OK, you have been on expo, or are planning to go and the organisers have said that they don't need any more help (hah!). We always need help maintaining the records of cave explorations. We also always need help maintaining the software and documentation which helps us do this.
Possibly you are a programmer horrified by the apparently archaic software you have seen, possibly you just want to make sure that the work you did has been properly recorded and attributed, or maybe you have seen an obvious gap in the cross-referencing and would like to fix it.
We have a Expo Data To-Do List. If all you do is to check items on this list and email a nerd to tell them which have already been done then that would be excellent. And if you discover any bad or missing survey data then here is where you record the problem (see "Edit this page" below).
The biggest job after every expo is "tunneling": turning the typed-up survex data into drawings.
Cavers are usually pretty good, with some encouragement, at typing their survey notes into survex files and scanning their notes and underground sketches (in the plastic survey wallets) as scanfiles into the online wallets. But the outstanding tasks list after expo is always much longer than we would like. So the list of surveys attached to a cave is incomplete, as can be seen by looking at the equivalent logbook records of trips for those dates (scroll down to the bottom of the expedition page for the calendar).
There is always a backlog of surveyed caves that need their scanned centrelines annotating with the in-cave sketches, and then re-scanning and tracing using tunnel (or therion) to produce a survey. This is "tunneling".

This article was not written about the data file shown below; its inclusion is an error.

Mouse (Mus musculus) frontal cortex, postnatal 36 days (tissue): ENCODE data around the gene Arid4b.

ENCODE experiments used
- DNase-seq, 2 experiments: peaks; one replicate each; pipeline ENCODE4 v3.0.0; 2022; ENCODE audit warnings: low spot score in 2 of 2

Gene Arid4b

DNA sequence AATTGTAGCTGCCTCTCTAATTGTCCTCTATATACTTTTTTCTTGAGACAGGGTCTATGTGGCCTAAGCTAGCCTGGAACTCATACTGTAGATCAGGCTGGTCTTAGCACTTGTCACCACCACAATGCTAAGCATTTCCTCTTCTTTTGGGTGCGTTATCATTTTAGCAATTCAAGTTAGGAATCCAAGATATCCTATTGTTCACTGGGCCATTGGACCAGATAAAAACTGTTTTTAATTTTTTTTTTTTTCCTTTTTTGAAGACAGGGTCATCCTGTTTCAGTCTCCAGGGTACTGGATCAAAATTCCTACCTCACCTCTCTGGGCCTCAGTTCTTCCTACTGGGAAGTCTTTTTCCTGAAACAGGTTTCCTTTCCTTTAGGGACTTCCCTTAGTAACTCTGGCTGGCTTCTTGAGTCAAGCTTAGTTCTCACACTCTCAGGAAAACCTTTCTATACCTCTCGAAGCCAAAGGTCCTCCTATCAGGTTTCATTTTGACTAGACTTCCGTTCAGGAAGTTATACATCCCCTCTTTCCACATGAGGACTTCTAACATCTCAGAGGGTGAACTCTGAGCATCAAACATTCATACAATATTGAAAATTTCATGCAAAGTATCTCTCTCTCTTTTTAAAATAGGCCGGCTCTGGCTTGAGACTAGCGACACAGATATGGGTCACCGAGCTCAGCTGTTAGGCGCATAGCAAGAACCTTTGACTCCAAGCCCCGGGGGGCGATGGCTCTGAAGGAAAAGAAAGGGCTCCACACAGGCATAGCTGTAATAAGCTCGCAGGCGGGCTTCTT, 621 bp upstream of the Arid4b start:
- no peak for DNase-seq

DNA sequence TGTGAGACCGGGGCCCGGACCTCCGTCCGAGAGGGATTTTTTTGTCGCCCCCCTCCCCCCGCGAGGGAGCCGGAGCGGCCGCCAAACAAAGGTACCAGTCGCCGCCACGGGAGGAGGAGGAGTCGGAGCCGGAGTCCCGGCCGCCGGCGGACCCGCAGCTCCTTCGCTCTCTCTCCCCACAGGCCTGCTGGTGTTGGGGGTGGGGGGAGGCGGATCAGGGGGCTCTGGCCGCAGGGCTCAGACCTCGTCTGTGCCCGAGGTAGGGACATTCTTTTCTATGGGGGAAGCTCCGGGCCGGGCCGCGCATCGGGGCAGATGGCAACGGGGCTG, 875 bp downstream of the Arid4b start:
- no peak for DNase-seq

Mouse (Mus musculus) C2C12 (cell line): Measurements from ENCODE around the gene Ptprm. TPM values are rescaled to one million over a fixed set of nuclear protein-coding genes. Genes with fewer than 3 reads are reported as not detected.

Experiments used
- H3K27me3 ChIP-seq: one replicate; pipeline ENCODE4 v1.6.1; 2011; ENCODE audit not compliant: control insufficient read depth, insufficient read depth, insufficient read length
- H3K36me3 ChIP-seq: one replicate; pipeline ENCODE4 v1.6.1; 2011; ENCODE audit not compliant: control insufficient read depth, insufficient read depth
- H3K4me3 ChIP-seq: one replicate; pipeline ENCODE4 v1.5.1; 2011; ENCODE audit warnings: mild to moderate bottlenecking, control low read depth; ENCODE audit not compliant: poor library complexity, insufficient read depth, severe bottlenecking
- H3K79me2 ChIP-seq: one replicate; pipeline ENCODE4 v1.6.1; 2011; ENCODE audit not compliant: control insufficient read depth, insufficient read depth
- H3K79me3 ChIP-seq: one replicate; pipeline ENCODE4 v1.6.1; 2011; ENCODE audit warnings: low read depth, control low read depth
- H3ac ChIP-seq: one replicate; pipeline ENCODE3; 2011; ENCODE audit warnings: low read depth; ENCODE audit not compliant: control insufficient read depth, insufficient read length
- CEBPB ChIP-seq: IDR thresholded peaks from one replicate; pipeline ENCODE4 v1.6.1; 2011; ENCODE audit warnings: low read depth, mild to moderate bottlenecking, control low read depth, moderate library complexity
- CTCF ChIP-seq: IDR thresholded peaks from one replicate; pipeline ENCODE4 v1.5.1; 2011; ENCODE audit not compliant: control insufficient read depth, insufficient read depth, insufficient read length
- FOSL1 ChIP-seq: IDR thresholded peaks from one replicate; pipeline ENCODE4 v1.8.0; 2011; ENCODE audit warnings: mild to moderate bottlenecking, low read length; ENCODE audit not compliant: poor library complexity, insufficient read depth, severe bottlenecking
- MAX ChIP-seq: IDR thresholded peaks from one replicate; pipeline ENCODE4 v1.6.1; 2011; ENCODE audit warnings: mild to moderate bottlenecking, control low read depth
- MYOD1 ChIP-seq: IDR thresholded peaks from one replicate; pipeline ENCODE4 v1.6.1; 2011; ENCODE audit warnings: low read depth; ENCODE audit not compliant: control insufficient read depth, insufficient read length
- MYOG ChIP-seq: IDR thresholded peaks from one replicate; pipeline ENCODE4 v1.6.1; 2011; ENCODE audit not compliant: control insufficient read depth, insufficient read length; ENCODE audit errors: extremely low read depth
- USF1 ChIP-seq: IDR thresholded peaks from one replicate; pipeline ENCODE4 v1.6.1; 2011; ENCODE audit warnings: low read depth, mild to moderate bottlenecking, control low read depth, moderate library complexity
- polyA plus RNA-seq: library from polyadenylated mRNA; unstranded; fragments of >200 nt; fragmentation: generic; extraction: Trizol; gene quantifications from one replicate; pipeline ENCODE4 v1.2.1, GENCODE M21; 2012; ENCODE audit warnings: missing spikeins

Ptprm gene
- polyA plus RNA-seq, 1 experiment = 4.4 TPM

We also have a simpler job of editing old survex files with the correct caver names such that old data is attributed. For example the trip to the deepest part of the SMKsystem is still not properly connected with the rest of the survey systems because the survex data uses an old format (this was Chaz Butcher, Andy Dolby and Pete Lancaster's trips to the Orgasm Chasm sump in 115 in 1982). In 1999 and earlier the scanned notes and wallets are not connected to the survex files either as you can see in the blank "survex blocks" column in the survey scans folders list.
The expo software system is a multi-decade long-term project. So it is probably unlike
any software projects you have been involved with. It is quite unlike other Django projects.
The primary problem is lack of consistently available manpower. So modifications have to be compact and designed to be easily maintainable by time-constrained numpties in the future. So whatever you do has to be consistently documented (and in the manuals, not just in the code) otherwise it will just get thrown away by the next person.
There are few "clean" little programming jobs really. Nearly everything is intimately connected to the data formats of the expo and survey input data: survex files, tunnel files, therion files, logbook files, cave-description XML files, entrance files, survey-scans folders (wallets) and the workflow of turning scruffy notes into the finished survey documents we provide to the Austrians.